Notational, No. 7

But you know how shameless I am in the presence of anything that calls itself an idea. The idea is time. Living in the future. Look at those numbers running. Money makes time. It used to be the other way around. Clock time accelerated the rise of capitalism. People stopped thinking about eternity. They began to concentrate on hours, measurable hours, man hours, using labour more efficiently.

♦ Don DeLillo, Cosmopolis

“Shameless” is a good call. I think many of us lose our sense of propriety when it comes jumping at the chance to inhabit tomorrow; to exploit the concept; to make the best of the continuum purportedly so soon available to us. It is the fact of life that coaxes us forward. The merciless exigencies of capital force a certain speed: the spectre of falling behind is always haunting us, the fear of missing the boat. Harvesting every screed of the moment, spending it “efficiently,” becomes our conscience, a relentless task-master seeking to circumscribe our actions even as it drives us to comply. To make the best of our present, it sometimes feels like we must accept the judgement of an unremitting and disembodied third-person, one constituted by an inanimate mechanism that we use to interface with the shape of our lives. Unabashedly we focus on a prize that can never, definitively, materialize. We can only remain current by projecting into the future.


There is always something to be said when the business of everyday experience converges with that of thinking; when the outer systems we navigate and encounter manage to connect with figurative inner tracks—to the less spatialized components that complicate the production of living. This is the time of the year when things change, and three-dimensional reality forces some recognition of the fourth-dimension’s incessant advance into familiar but unknown territories. The world seems to tilt. Time springs forward. The hues of nature tint and inch their ways towards the sky.

This also happens to be the end of a particularly significant term for me, and these past few weeks I’ve been facing the inalterable crux of a forked path, where each direction leads to a different way forward: both futures appealing but radically different. My inner life has been stirred up into a restrained but inexorable tumult as I contend with unavoidable outer demands. I’ve had to put my foot down—foot forward. I’ve had to commit.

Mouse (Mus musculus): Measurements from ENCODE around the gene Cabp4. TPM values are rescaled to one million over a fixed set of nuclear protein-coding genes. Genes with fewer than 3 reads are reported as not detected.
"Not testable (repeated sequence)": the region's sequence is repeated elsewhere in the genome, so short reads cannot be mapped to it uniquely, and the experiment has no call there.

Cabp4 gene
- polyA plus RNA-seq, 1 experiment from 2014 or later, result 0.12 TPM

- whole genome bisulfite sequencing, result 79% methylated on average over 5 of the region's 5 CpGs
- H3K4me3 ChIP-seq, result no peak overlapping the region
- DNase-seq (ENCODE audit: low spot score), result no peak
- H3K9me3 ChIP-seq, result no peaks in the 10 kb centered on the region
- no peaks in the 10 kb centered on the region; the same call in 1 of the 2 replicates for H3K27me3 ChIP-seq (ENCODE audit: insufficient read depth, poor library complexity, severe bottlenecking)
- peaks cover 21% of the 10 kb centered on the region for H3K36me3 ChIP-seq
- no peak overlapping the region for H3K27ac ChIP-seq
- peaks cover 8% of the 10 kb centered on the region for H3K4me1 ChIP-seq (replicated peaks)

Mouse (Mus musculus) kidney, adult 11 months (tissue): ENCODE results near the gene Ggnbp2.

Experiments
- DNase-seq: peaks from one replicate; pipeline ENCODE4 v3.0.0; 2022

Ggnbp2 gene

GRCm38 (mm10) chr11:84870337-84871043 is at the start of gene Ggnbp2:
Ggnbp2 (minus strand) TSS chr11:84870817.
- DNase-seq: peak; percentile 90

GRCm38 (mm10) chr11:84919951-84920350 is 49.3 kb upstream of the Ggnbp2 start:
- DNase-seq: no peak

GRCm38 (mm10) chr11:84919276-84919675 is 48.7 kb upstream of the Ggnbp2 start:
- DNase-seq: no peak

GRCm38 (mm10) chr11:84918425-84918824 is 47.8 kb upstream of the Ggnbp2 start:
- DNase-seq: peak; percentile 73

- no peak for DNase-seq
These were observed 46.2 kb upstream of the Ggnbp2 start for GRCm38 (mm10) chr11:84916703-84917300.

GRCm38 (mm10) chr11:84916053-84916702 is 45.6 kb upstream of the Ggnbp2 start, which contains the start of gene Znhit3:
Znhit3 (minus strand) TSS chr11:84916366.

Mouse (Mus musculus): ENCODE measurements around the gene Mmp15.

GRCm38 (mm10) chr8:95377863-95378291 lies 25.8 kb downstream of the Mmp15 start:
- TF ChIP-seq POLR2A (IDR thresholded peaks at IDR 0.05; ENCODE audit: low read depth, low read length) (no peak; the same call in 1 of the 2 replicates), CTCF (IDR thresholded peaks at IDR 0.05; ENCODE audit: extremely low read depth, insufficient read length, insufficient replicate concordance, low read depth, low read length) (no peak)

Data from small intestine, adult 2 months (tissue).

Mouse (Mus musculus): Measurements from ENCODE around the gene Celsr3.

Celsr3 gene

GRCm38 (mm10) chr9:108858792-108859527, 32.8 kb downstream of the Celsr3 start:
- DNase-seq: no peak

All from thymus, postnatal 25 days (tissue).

The motivations that impel our actions do not seem to emanate from a void, from some mysterious state of blind genesis. We follow our ways back to understand the how and why of whom we are. This is not a new strategy, but it has come to be more formalized in the past century. The great-grandtheory of self-awareness, psychoanalysis, relies upon the implication that there is a narrative structure to a life. Freud recognized a central thread running through seemingly unrelated patches of activity (within and without) and stitched them all together. The details of that centrality—such as what it is that dives the libido, or the clarity of the pleasure principle—has, most definitely, benefited from further extrapolation. The students of the unconscious, post-Freud, have elaborated more nuanced diagnostics of the psyche; raw sexual motivations need not dominate the story in quite the way the author of the Oedipus complex set forth. There have been moves to suggest that the energy driving us may be more abstract. The connection that is there for exploration, for analysis—with the proviso that nothing that we do happens without a reason—is multifarious and open to interpretation. It may be that we are contingent in the sense that we respond to our often-unpredictable environment, but psychoanalysis posits that we are deterministic in our choices, in the tenor and the tone of our replies to events.